Prized by the male Rajput nobility of Rajasthan, colorful cotton turban cloths such as this were created in the complex process known as laharia, a type of tie dyeing that reached a pinnacle of intricacy and beauty in the nineteenth century. The multi-step procedure required sophisticated handling of both dye and cloth, which was always the finest cotton mull. Folding the cloth, or pagri into four or more accordion pleats width-wise, rolling it diagonally and wrapping it tightly with thread at precise intervals before dyeing produced a dazzling array of symmetrical zig-zag (gandadar) formations. When untied, re-rolled from the opposite diagonal and bound again, an additional effect—mothara, from the Hindi word for lentil—appears, characterized by small checks, as in this example. Here, dyes including kasumal from safflower petals, probably resulted in the reds and pinks in this laharia pagri, while haldi, turmeric mixed with buttermilk, created the yellow hues.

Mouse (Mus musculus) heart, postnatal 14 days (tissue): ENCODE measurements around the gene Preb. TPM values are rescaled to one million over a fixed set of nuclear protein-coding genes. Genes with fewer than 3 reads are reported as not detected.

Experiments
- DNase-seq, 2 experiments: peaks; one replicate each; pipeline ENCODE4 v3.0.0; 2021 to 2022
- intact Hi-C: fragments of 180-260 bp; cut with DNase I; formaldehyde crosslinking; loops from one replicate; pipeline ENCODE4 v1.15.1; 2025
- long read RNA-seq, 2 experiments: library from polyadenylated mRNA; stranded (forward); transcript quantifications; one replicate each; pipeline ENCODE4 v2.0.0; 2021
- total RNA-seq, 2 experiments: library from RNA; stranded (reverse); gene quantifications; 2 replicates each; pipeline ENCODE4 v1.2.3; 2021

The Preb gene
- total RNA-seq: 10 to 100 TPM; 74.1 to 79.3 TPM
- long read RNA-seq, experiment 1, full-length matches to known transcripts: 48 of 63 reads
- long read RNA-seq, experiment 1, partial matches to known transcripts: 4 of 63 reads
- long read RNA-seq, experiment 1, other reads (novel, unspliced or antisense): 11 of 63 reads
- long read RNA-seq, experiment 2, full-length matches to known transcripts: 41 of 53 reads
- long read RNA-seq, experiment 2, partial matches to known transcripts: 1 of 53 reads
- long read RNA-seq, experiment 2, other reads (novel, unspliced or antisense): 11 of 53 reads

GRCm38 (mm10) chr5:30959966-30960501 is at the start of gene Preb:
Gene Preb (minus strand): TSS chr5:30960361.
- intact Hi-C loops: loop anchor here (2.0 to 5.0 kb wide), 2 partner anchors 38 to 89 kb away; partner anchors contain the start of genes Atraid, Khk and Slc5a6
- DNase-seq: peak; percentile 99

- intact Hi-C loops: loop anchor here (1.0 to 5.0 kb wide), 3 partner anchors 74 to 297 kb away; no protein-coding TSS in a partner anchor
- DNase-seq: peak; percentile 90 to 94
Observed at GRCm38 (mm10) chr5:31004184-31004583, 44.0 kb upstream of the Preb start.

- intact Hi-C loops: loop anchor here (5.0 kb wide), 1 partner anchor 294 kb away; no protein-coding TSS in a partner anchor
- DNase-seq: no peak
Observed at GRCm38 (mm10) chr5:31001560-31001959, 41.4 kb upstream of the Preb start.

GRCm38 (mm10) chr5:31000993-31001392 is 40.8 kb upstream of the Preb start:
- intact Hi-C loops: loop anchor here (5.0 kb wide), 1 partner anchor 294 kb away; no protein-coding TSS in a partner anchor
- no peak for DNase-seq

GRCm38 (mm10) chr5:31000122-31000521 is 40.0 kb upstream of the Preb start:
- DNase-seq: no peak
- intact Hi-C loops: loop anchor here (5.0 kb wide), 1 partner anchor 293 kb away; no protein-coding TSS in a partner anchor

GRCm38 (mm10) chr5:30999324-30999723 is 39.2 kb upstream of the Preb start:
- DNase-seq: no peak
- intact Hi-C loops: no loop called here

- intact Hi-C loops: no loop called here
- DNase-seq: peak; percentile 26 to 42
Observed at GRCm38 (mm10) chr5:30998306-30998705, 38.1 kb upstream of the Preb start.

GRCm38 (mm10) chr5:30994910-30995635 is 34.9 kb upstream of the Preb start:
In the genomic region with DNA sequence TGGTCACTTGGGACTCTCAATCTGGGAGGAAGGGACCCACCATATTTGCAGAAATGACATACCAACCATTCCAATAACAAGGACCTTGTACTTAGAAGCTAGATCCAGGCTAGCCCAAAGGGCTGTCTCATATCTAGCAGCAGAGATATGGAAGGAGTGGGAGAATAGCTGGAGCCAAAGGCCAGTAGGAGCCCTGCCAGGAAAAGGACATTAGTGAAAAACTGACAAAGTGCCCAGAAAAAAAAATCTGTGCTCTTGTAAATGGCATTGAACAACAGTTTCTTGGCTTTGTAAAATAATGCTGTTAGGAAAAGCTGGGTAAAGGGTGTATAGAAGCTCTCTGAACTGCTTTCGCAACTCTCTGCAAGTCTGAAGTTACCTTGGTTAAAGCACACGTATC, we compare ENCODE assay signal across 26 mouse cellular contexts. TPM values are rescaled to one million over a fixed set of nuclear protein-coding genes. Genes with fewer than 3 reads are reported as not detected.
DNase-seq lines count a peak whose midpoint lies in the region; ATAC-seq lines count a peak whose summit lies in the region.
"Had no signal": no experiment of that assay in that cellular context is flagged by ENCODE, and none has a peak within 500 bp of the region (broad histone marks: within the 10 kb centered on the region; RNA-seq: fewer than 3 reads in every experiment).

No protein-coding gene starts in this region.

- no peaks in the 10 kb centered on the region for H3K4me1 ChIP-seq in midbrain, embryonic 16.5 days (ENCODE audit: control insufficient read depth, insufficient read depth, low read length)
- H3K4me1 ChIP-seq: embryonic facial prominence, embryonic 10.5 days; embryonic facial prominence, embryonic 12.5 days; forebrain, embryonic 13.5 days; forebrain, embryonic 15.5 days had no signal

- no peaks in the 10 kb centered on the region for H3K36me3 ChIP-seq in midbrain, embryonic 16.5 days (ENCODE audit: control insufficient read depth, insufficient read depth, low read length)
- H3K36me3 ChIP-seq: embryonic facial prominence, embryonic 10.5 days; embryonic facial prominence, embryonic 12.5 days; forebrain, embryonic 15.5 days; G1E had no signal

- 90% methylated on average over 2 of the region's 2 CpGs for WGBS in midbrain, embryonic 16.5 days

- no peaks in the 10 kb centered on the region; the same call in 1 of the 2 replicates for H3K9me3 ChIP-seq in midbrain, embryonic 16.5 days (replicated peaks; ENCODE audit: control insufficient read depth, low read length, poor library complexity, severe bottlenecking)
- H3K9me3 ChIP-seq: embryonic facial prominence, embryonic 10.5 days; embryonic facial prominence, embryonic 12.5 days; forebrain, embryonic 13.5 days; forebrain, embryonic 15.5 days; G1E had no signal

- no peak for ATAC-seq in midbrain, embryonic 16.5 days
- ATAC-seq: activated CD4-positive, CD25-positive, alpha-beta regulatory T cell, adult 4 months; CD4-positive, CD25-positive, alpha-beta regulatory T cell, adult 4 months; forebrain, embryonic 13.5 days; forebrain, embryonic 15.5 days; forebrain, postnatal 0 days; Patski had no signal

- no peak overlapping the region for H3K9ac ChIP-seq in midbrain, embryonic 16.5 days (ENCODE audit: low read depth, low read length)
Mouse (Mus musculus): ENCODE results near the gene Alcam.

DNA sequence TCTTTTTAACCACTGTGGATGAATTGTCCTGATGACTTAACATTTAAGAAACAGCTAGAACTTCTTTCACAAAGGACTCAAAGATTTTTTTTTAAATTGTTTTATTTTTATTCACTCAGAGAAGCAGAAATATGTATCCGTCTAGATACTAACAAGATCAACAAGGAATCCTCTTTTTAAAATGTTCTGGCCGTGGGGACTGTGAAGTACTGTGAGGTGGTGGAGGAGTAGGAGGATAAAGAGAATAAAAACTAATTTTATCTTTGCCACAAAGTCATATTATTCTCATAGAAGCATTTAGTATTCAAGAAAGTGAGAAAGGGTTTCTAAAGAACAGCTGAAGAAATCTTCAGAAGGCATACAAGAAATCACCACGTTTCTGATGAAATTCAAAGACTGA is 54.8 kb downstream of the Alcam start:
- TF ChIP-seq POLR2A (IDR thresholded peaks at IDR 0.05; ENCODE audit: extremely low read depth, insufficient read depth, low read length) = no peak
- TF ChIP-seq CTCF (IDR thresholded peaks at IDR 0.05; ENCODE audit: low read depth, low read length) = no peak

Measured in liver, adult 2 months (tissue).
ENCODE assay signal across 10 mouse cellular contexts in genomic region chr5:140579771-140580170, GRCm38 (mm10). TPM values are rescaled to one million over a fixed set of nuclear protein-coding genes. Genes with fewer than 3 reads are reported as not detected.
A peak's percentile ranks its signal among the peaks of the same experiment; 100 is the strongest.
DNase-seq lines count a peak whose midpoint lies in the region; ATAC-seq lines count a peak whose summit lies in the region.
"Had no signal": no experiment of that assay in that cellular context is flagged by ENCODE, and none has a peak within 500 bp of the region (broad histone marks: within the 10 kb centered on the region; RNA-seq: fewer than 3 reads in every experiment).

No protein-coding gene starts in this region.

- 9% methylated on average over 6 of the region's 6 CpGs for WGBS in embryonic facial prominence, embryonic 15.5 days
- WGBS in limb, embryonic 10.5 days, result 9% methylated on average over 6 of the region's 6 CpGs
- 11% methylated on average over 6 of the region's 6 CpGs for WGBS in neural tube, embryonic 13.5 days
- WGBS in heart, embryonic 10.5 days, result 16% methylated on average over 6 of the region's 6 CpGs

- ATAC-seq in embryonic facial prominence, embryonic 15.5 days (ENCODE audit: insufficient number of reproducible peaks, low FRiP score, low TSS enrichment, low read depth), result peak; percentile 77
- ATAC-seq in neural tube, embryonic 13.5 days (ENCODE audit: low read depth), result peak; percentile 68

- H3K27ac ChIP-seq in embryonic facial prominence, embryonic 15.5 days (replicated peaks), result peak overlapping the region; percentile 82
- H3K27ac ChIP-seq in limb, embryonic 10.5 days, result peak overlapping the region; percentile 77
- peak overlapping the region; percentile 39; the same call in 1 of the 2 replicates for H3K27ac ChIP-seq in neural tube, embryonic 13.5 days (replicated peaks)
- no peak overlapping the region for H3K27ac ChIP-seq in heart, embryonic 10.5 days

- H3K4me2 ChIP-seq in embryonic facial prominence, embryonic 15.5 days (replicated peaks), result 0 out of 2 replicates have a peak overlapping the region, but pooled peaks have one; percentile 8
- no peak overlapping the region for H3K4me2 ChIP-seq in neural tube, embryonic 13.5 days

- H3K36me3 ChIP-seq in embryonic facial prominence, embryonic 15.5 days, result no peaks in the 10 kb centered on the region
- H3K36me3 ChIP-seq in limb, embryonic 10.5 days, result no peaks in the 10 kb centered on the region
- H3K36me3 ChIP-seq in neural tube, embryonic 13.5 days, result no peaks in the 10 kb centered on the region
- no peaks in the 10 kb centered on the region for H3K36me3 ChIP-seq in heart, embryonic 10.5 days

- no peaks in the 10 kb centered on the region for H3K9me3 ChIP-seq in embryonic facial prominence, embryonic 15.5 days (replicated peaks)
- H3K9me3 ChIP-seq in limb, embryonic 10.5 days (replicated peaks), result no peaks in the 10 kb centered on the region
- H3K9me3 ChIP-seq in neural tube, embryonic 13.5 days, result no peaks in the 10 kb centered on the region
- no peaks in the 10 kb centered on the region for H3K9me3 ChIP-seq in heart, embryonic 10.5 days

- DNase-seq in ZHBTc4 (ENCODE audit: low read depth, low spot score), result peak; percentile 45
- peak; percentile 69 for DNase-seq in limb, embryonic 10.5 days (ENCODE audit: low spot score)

Although Indian textile dyers were known for creating color-fast textiles, these pagri were dyed with non-fast dyes so that, when worn during monsoon season, the dyes would gradually fade; this allowed for wealthy Rajasthanis to send the cloth away to be redyed in a fashionable new pattern. As proof that a turban was genuine and not a printed replica, pagriwere sold with their ties intact—an end was then unraveled to display the seemingly miraculous pattern to a client.